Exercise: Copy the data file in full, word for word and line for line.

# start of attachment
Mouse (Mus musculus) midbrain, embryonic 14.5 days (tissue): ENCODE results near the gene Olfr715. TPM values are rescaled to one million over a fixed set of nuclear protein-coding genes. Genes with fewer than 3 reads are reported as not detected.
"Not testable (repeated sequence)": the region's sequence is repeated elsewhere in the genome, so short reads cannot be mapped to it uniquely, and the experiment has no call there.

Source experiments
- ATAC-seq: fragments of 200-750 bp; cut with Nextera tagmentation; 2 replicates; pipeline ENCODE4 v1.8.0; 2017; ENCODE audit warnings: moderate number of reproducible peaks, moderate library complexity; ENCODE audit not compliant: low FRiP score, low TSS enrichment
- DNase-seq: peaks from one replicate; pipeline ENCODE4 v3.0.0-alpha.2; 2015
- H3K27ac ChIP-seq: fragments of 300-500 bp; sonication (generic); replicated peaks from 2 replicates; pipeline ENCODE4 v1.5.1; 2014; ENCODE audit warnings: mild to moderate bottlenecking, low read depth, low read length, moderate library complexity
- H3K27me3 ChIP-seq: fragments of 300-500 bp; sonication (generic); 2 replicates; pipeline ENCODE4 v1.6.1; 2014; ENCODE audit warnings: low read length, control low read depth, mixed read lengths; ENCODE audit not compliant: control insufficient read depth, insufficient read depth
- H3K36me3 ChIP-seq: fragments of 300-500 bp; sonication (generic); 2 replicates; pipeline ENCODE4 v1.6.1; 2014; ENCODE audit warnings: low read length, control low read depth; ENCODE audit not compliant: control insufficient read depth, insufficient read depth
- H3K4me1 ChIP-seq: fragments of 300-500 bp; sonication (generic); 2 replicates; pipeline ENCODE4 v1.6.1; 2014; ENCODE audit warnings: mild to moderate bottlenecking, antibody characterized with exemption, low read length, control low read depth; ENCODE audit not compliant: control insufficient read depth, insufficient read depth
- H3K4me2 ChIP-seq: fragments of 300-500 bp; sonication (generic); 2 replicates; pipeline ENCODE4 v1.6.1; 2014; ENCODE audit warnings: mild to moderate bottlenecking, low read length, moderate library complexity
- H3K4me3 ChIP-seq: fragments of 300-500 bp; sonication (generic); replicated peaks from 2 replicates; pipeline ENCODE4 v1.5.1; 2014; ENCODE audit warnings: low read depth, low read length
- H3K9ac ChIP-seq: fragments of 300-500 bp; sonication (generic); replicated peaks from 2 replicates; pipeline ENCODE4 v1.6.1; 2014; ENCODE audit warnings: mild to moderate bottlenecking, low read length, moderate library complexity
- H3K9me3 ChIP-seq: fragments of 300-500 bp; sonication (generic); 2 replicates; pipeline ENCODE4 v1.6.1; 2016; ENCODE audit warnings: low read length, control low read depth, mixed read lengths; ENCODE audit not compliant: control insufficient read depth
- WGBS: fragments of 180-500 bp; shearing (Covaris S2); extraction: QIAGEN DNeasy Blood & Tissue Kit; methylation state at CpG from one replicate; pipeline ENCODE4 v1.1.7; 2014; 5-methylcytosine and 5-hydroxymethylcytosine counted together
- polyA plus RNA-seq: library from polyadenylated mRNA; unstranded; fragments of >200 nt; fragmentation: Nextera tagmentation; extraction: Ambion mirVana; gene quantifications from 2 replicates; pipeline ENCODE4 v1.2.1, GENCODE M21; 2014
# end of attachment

Mouse (Mus musculus) midbrain, embryonic 14.5 days (tissue): ENCODE results near the gene Olfr715. TPM values are rescaled to one million over a fixed set of nuclear protein-coding genes. Genes with fewer than 3 reads are reported as not detected.
"Not testable (repeated sequence)": the region's sequence is repeated elsewhere in the genome, so short reads cannot be mapped to it uniquely, and the experiment has no call there.

Source experiments
- ATAC-seq: fragments of 200-750 bp; cut with Nextera tagmentation; 2 replicates; pipeline ENCODE4 v1.8.0; 2017; ENCODE audit warnings: moderate number of reproducible peaks, moderate library complexity; ENCODE audit not compliant: low FRiP score, low TSS enrichment
- DNase-seq: peaks from one replicate; pipeline ENCODE4 v3.0.0-alpha.2; 2015
- H3K27ac ChIP-seq: fragments of 300-500 bp; sonication (generic); replicated peaks from 2 replicates; pipeline ENCODE4 v1.5.1; 2014; ENCODE audit warnings: mild to moderate bottlenecking, low read depth, low read length, moderate library complexity
- H3K27me3 ChIP-seq: fragments of 300-500 bp; sonication (generic); 2 replicates; pipeline ENCODE4 v1.6.1; 2014; ENCODE audit warnings: low read length, control low read depth, mixed read lengths; ENCODE audit not compliant: control insufficient read depth, insufficient read depth
- H3K36me3 ChIP-seq: fragments of 300-500 bp; sonication (generic); 2 replicates; pipeline ENCODE4 v1.6.1; 2014; ENCODE audit warnings: low read length, control low read depth; ENCODE audit not compliant: control insufficient read depth, insufficient read depth
- H3K4me1 ChIP-seq: fragments of 300-500 bp; sonication (generic); 2 replicates; pipeline ENCODE4 v1.6.1; 2014; ENCODE audit warnings: mild to moderate bottlenecking, antibody characterized with exemption, low read length, control low read depth; ENCODE audit not compliant: control insufficient read depth, insufficient read depth
- H3K4me2 ChIP-seq: fragments of 300-500 bp; sonication (generic); 2 replicates; pipeline ENCODE4 v1.6.1; 2014; ENCODE audit warnings: mild to moderate bottlenecking, low read length, moderate library complexity
- H3K4me3 ChIP-seq: fragments of 300-500 bp; sonication (generic); replicated peaks from 2 replicates; pipeline ENCODE4 v1.5.1; 2014; ENCODE audit warnings: low read depth, low read length
- H3K9ac ChIP-seq: fragments of 300-500 bp; sonication (generic); replicated peaks from 2 replicates; pipeline ENCODE4 v1.6.1; 2014; ENCODE audit warnings: mild to moderate bottlenecking, low read length, moderate library complexity
- H3K9me3 ChIP-seq: fragments of 300-500 bp; sonication (generic); 2 replicates; pipeline ENCODE4 v1.6.1; 2016; ENCODE audit warnings: low read length, control low read depth, mixed read lengths; ENCODE audit not compliant: control insufficient read depth
- WGBS: fragments of 180-500 bp; shearing (Covaris S2); extraction: QIAGEN DNeasy Blood & Tissue Kit; methylation state at CpG from one replicate; pipeline ENCODE4 v1.1.7; 2014; 5-methylcytosine and 5-hydroxymethylcytosine counted together
- polyA plus RNA-seq: library from polyadenylated mRNA; unstranded; fragments of >200 nt; fragmentation: Nextera tagmentation; extraction: Ambion mirVana; gene quantifications from 2 replicates; pipeline ENCODE4 v1.2.1, GENCODE M21; 2014